The Bush administration hopes Thursday's election, the third time Iraqis will have voted this year, will cement the country's transition to democracy and ultimately lay the groundwork for some of the 150,000 U.S. troops to withdraw.

Whatever government emerges from the election will have as its top priority the bolstering of Iraqi security forces to take on the insurgency alone -- the central platform of Bush's plan for a staggered pullback of his own troops.

But there will also be complex domestic and social problems to face, including delivering electricity and clean water, making the oil sector work, renegotiating parts of the constitution, and deciding how best to handle de-Baathification, the removal of members of Saddam's Baath party from public life.

A poll commissioned by the BBC ahead of the vote showed that turnout could be as high as 80 percent, up from just under 60 percent in January's election.

Iraq's Electoral Commission said on Tuesday that everything was in place for the vote to go smoothly.

Political analysts expect the United Iraqi Alliance, a large Islamist bloc from the Shi'a Muslim majority, to be the clear front-runner in the poll, although its share of the vote is likely to fall from the 48 percent it took in January.

The Kurds, who make up about 20 percent of Iraq's 27-million people, are also expected to make a strong showing.

President Jalal Talabani, a Kurd, said in a television interview on Monday that he would not stand for re-election and hinted he might seek a more active role in the new government.

A crucial question in the poll is how much support Iyad Allawi, the first post-Saddam prime minister, can win.

Allawi, who heads a largely secular list that encompasses the Shi'a, Sunni Arabs and Kurds, is appealing for the middle ground, urging Iraqis away from a religious vote.

Some think his support could end up determining post-election politics.

--Additional reporting by Ammar al-Alwani in Ramadi and Waleed Ibrahim, Gideon Long, Aseel Kami and Mussab al-Khairalla in Baghdad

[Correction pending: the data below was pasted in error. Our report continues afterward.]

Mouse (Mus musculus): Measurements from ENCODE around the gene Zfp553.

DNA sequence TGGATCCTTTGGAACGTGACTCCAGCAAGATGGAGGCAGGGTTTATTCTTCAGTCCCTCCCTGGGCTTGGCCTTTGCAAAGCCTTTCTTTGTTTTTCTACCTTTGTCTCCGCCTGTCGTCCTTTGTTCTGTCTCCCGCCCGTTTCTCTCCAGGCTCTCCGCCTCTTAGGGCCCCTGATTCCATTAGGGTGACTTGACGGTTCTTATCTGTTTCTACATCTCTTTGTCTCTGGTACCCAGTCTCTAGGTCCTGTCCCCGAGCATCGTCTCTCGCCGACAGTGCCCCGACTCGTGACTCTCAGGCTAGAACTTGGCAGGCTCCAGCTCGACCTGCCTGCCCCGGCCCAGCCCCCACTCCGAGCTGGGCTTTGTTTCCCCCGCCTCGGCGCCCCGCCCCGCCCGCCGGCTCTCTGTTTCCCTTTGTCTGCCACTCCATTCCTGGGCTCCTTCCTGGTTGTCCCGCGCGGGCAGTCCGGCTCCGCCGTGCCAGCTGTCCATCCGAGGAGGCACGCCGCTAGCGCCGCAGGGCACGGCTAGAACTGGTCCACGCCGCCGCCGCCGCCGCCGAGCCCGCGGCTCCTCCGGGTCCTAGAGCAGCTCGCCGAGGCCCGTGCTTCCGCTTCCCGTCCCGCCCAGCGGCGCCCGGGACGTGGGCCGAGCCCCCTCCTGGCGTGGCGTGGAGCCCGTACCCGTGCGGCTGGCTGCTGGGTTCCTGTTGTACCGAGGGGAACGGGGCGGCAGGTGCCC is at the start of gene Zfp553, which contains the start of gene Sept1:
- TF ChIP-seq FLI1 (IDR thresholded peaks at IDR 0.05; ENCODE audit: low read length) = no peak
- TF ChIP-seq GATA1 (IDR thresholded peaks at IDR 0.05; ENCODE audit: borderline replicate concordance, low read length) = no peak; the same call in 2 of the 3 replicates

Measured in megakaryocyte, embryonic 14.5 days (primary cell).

Breaking News

By Patrick Quinn

** Sunni Candidate Killed on Last Day of Iraq Campaigning; Attempt Made on Shiite Politican's Life **

ABC News
December 13, 2005


[PHOTO CAPTION: Soldiers with the 101st Airborne Division fill a hole left by an explosion on a road outside Beiji, north central Iraq, Sunday, Dec. 11, 2005. The explosions erupt from sand piles on the shoulder of a road, or the potholes that pock the highways of Iraq. They come from propane tanks buried under the ground that are filled with explosives, or artillery shells wired and hidden in shadows. This week, soldiers from the 101st Airborne Division found a donkey slung with a bomb, an improvised explosive device, or IED, trotting near the roadside.]

BAGHDAD -- Gunmen killed a Sunni Arab candidate for parliament and militants tried to blow up a leading Shiite politician in separate attacks Tuesday, the last day of campaigning for Iraq's election.

More than 1,000 Sunni clerics, meanwhile, issued a religious edict, or a fatwa, urging Sunni Arabs to vote in Thursday's balloting offering a seal of approval as members of the disaffected minority are expected to turn out in large numbers after mostly boycotting the landmark Jan. 30 polls.

Ali al-Lami, executive director of the Iraqi Electoral Commission, appealed for peace when about 15 million people will be called on to vote in more than 6,200 polling stations.

Insurgent groups also have in recent days backed way from the threats they used to keep Sunni Arabs away from previous elections.

The militant Islamic Army in Iraq told its fighters not to attack polling stations during the elections to avoid killing civilians, according to a statement published Tuesday in the group's name on the Internet.